When I was about 14, I overheard a conversation by the bike sheds at school.
One of the boys was telling the other that he’d heard wanking was harmful.
He’d heard it was responsible for everything from blindness to mental instability.
He asked the other boy what he thought.
The other boy shrugged and said, “Use it or lose it.”
I’ve often thought that’s a good metaphor for life.
Why are we trying to hang onto it?
We can’t save it.
It won’t keep.
This applies particularly to us, in the business of ideas and creativity.
We have an idea for an ad campaign.
We think we’d better save it until the right opportunity crops up.
Except it won’t.
We have an idea for a website, a new product, a book, a film technique.
If we wait for the right opportunity it won’t happen.
It’ll stay in our drawer until the world has passed it by.
Times will change and newer, more exciting things will be happening.
Now it looks old and tired.
Now it’s too late.
If we don’t find a way to make it happen, if we don’t take a chance and overcome lethargy and embarrassment to do it, it will disappear.
Students always ask me what I think they should do.
I tell them, “The answer is always the same two words: ‘everything’ and ‘now’.”
When WCRS was a young agency they pitched for the Milk Marketing Board account.
Milk was a healthy drink that built strong bodies.
So that was what Ron Collins based his idea on.
Different people, in different situations, performing amazing feats.
And the strapline, “I bet he drinks milk.”
Well. for one reason or another they didn’t win the Milk pitch.
I bet you get the sneaky feeling that you’ve seen that line somewhere else.
And you’d be right.
Their next pitch was for Carling Black Label.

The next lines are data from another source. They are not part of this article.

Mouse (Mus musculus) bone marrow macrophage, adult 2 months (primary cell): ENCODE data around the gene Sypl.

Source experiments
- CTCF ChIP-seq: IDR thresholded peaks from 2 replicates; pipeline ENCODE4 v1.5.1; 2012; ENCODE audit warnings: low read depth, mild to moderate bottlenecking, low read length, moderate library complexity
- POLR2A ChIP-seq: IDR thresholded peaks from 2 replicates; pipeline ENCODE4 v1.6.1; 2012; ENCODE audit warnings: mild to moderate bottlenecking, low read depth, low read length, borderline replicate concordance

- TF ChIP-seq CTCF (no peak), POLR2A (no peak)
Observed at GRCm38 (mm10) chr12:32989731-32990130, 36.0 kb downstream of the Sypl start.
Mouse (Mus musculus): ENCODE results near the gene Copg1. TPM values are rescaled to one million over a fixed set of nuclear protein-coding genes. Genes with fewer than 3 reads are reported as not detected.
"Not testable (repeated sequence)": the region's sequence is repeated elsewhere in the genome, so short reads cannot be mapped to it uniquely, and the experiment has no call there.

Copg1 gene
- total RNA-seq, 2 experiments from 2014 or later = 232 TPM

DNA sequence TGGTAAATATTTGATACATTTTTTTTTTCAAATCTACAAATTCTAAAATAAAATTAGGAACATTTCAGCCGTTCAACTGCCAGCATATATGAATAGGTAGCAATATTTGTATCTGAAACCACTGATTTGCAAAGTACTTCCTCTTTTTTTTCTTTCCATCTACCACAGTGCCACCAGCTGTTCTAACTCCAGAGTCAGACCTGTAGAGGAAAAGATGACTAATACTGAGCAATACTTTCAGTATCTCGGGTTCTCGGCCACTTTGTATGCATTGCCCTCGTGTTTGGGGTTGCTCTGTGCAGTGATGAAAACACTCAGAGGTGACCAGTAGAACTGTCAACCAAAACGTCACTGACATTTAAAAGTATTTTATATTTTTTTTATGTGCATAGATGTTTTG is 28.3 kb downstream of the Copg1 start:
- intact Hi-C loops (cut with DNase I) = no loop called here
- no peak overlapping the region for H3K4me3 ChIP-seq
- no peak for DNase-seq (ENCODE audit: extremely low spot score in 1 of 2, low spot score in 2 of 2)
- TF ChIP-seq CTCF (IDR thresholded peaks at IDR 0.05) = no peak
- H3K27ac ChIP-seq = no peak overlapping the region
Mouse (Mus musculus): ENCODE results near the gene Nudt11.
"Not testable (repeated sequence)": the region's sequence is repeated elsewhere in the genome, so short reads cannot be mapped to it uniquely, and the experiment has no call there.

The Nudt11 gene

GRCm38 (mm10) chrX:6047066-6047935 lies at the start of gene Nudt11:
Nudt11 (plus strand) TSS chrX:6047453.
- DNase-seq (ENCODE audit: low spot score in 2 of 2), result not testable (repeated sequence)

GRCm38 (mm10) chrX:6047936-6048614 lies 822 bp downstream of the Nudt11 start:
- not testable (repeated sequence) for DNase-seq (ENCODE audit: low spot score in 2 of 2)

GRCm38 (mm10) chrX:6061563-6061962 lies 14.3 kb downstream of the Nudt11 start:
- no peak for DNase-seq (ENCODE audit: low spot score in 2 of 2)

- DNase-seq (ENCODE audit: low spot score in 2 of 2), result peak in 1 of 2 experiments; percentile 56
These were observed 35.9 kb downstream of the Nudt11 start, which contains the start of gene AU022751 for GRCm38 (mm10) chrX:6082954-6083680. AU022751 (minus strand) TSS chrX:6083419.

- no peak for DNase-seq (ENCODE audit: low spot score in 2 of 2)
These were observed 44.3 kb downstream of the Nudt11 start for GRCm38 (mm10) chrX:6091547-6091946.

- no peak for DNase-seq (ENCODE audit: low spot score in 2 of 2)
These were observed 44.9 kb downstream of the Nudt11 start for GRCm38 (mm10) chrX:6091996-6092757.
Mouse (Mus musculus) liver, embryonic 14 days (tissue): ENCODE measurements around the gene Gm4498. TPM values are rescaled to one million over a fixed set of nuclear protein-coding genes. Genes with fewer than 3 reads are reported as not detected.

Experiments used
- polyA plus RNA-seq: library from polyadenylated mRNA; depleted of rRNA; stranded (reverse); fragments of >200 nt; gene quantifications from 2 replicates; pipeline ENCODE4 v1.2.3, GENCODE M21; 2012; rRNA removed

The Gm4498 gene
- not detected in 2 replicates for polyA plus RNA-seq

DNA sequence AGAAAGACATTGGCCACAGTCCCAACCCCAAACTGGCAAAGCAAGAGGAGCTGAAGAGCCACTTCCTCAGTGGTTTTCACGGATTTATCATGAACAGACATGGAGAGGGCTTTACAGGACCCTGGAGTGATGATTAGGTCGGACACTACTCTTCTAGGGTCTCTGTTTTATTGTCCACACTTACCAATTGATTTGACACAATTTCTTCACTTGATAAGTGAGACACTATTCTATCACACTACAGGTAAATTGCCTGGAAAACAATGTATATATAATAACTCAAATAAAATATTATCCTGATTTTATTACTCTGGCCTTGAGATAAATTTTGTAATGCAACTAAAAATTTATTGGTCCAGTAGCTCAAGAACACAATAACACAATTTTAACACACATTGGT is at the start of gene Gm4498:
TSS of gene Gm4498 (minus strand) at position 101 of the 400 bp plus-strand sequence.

They changed the line into, “I bet he drinks Carling Black Label.”
They won the pitch, and did some great beer advertising with a line that got into the language.
Despite the fact that you’d think beer advertising would be a million miles away from milk advertising.
They had a great idea and they found a way to make it happen.
I was thinking about this yesterday when I was driving to Sussex.
Paul Arden’s widow Toni, and his children Christian and Harriett, were having a memorial for Paul.
But of course, it couldn’t be an ordinary one.
Not for Paul.
We had champagne and fish and chips in the grounds of the cottage he renovated, overlooking the valley and rolling hills.
It was a perfect evening, not a breath of wind and visibility for miles and miles.
In the last of the twilight Paul’s grandchildren, Charlie, Tom and Attila, began letting off little hot air balloons.
White envelopes that drifted way up into the sky with a flickering light beneath them.
Like spirits, going higher and higher until they eventually disappeared from sight.
Then, when darkness fell, a spectacularly beautiful fireworks show.
A perfect evening just the way Paul would have wanted it.
Culminating in a rocket bearing his ashes.
It arched into the sky higher than anything else and exploded into a massive perfect golden shower.
Scattering Paul’s ashes all over the Sussex Downs he loved.
And I thought, there it is.
A memorial for Paul that is exactly the way he lived his life.
Right down to his ashes.
Don’t hang onto them in a vase and keep them on the mantelpiece.
Get a great a great idea, and find a way to do it.
And do it now.
Use it or lose it.